Genuinely Masterful: Our Review of ‘Lady Bird’

Posted in Festival Coverage, Movies, Theatrical, TIFF 2017 by - November 09, 2017
Genuinely Masterful: Our Review of ‘Lady Bird’

It’s a truly beautiful thing in this business when you get to see something get done damn near to perfection…

After a brief yet monstrously successful festival run, writer/director Greta Gerwig announces herself as a force to be reckoned with as her Lady Bird is simply one of the true genuine delights of this cinematic season as she delivers a coming of age story that is quirky, fun, emotional and most importantly honest.

Christine “Lady Bird” McPherson (Saoirse Ronan) fights against but is exactly like her wildly loving, deeply opinionated and strong-willed mom (Laurie Metcalf), a nurse working tirelessly to keep her family afloat after Lady Bird’s father (Tracy Letts) loses his job. Set in Sacramento, California in 2002, amidst a rapidly shifting American economic landscape, Lady Bird is an affecting look at the relationships that shape us, the beliefs that define us, and the unmatched beauty of a place called home.

Many try to capture it, but Greta Gerwig nails this coming of age story with absolute precision and perfection in capturing the tumultuous energy of youth and marrying it to the realities of the economic crisis of 2002 thanks to some truly deft storytelling and performances that are effortlessly compelling to watch.

While this may only be her second trip into the director’s chair (and first on her own) Greta Gerwig has spent a rich acting career mining the human experience for not only its natural comedy but its genuine emotion and heart as well.  With a deft touch and natural tone, she knows how to navigate this story with aplomb because while her insights on the young person’s experience might be a refreshing tone from a cinematic standpoint the reason why they resonate so damn well is because they are devoid of any manufactured bullshit and feels like and genuinely honest slice of life.  Gerwig tells this story with a steadfast confidence that is rarely seen is seasoned directors much less one’s who are only working on their first solo feature film.  She captures the pain and confusion of those moments of change that we all have to deal with such honesty and beauty that I am unashamed to admit that I teared up more than once as she allows the audience to get incredibly invested in everyone of her characters.  The angst of youth and wanting to leave is palpable but so is the economic uncertainty with a family on the brink of going into new directions.  Rarely do stories this small and emotional feel so epic and universal all at the same time and it simply couldn’t not have been done with the incredible talent she surrounded herself with which is probably one of the most important steps to truly being a good if not a great director.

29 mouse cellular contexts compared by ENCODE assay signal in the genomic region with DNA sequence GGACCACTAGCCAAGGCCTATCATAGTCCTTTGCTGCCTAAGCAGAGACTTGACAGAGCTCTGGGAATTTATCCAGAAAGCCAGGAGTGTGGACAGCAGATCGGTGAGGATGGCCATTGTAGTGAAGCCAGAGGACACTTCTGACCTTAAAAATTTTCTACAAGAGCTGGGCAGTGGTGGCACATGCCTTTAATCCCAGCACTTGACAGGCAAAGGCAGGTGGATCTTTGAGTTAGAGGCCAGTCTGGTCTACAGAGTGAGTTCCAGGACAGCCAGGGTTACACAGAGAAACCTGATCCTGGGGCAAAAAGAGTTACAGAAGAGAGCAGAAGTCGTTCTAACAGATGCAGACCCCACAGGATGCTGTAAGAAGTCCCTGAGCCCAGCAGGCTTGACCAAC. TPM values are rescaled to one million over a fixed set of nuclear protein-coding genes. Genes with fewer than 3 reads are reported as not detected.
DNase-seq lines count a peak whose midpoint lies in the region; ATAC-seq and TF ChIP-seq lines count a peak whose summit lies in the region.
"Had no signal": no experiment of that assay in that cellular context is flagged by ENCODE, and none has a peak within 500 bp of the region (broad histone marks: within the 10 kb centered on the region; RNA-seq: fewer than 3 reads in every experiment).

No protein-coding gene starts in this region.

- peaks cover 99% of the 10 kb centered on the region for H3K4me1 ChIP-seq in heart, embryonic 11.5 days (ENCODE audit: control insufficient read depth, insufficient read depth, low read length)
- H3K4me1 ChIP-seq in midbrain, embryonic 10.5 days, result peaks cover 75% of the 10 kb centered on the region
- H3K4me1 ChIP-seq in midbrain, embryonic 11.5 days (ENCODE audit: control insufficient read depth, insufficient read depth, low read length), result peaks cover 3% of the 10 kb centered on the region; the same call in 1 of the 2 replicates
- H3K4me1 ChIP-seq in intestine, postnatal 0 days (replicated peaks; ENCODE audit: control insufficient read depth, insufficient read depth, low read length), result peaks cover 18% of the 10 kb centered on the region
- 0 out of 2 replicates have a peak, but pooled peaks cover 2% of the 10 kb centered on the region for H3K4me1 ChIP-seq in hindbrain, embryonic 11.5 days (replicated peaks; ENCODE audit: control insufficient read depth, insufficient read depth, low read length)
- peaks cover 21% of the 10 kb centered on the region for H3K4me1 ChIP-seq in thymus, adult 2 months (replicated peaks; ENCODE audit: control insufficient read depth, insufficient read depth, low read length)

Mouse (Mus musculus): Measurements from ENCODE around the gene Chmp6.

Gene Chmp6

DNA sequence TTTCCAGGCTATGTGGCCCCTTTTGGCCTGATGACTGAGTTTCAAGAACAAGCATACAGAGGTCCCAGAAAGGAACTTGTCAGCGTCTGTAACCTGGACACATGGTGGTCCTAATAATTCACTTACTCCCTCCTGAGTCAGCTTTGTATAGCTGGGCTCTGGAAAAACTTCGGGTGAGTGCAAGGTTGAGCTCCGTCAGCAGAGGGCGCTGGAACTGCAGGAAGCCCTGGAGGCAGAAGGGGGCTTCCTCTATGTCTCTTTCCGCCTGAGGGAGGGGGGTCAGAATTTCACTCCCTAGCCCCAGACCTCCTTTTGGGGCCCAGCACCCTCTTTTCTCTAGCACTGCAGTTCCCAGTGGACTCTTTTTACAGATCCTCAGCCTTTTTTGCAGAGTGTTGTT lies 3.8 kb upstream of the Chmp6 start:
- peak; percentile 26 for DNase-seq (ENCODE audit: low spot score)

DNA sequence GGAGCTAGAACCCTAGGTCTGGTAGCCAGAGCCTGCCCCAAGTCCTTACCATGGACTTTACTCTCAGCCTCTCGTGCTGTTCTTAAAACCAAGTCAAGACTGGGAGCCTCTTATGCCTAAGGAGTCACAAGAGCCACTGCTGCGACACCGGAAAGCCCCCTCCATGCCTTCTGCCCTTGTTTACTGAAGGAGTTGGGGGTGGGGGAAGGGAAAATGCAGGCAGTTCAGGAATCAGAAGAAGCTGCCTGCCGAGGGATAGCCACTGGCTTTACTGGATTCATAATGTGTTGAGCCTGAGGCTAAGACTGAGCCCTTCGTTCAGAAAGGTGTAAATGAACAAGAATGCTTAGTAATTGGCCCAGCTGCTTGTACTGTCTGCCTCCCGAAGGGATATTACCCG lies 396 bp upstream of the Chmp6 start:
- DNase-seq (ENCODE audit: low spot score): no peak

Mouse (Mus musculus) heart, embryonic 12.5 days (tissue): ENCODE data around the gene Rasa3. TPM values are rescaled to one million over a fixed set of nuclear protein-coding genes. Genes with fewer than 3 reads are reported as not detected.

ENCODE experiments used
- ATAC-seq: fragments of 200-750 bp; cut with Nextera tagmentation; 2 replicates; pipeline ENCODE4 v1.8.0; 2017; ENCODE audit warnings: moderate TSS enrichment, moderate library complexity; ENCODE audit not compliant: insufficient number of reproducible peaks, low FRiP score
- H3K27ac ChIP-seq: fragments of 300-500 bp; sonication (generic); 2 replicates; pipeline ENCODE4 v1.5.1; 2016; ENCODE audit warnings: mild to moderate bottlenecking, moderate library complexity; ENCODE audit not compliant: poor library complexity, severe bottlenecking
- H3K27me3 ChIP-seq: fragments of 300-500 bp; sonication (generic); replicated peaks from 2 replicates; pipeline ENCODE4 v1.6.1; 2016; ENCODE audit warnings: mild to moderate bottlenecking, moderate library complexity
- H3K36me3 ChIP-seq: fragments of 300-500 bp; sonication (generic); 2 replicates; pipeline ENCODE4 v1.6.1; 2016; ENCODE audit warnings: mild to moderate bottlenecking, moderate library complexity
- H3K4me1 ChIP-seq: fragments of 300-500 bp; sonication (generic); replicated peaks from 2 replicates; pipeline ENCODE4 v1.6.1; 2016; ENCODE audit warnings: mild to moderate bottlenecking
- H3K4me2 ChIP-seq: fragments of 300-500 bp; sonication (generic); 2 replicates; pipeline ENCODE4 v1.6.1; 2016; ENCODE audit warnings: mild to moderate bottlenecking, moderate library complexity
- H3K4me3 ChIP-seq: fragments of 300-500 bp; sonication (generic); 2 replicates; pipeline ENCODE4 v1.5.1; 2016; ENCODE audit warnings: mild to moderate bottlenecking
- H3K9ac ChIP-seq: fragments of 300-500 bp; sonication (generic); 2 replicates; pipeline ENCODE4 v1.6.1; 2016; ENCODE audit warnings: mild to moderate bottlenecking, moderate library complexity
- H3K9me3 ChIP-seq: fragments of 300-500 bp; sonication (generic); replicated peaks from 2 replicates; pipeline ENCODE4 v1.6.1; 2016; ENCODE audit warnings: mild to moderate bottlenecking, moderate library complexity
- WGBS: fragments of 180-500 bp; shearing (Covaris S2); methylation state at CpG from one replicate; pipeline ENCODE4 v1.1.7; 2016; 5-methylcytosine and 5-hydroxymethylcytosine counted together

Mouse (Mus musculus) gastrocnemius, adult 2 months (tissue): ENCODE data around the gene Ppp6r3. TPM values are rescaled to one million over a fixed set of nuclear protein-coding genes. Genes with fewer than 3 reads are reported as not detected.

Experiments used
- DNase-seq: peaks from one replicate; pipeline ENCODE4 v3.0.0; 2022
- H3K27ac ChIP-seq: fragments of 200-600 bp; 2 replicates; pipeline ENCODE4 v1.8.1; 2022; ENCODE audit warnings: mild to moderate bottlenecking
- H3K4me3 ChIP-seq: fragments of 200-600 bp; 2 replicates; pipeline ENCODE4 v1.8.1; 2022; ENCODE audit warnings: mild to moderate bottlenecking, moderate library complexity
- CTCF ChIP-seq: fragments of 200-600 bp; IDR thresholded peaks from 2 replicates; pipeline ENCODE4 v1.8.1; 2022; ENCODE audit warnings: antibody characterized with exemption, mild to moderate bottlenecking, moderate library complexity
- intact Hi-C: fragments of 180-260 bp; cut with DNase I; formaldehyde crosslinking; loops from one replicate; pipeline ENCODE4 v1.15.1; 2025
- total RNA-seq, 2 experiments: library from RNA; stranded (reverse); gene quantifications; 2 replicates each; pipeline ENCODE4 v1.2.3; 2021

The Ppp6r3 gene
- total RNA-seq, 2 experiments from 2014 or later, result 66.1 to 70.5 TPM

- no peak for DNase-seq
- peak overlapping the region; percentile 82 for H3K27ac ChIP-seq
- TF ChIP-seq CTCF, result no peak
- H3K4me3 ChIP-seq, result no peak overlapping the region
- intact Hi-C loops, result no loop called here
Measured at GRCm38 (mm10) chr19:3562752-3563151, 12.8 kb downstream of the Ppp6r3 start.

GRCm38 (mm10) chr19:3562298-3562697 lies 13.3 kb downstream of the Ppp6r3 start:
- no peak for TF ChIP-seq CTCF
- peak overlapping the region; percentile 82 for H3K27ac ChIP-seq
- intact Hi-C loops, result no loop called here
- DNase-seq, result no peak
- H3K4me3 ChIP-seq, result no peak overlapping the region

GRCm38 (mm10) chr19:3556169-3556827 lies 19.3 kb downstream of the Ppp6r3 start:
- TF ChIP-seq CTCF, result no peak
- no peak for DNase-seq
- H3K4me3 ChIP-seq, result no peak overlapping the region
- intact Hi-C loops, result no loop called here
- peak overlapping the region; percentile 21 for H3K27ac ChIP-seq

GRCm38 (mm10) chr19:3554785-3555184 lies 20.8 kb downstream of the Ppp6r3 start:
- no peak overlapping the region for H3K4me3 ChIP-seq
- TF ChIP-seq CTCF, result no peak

Saoirse Ronan is simply a global treasure and if there was a movie of her reading the phone book for two hours; I’d be the first in line to buy a ticket.  Ridiculously talented beyond her years, Ronan knows how to walk the balance beam between petulant teen and burgeoning young woman with shocking ease and she crafts a character performance that makes you empathize with her pain, but one that also wants to make you shake her senseless when she’s being an antagonistic pain in the ass.  It’s the smart, ambitious young woman who’s not quite as smart as she thinks she is and is desperate to get out of an existence that she has deemed mundane even though she’s categorizing the only people that she has ever loved into that very realm.  She’s just electric to watch at every turn.

Laurie Metcalf is a genuine revelation as she matches Ronan at every turn making for a headstrong mother/daughter dynamic that I am positive many people will be able to connect with.  It wouldn’t shock me at all to see Metcalf as somewhat of a ‘dark horse’ nominee during the awards season push.  The incomparable Tracy Letts understands his role as the long suffering Dad quite well while the likes of Timothee Chalamet, Lois Smith and Lucas Hedges add some colour and Beanie Feldstein adds some brilliant comic relief as Lady Bird’s long suffering yet loyal to the end friend.

As far as the subgenre of the ‘Coming of Age’ story goes, Lady Bird is beyond seminal if only because it comes from such an honest place and when stories like that come along you just can’t help but be drawn to them and that’s what makes it one of the best films of the entire year.

This post was written by

David Voigt, has been a lover of cinema all his life and an actual underpaid critic for a solid 5 years covering everything that the city of Toronto has to offer. He was a content manager in video distribution industry before that and his love of all things cinema goes back to his first moments in awe looking up at the big screen. His 12 years of experience on the home entertainment side of the business have provided him with a unique view on what is worth spending your hard earned entertainment dollars on. Combine that with his unquestioned love of film, David should be your only stop to find out about the best in film, not only in Toronto, but worldwide.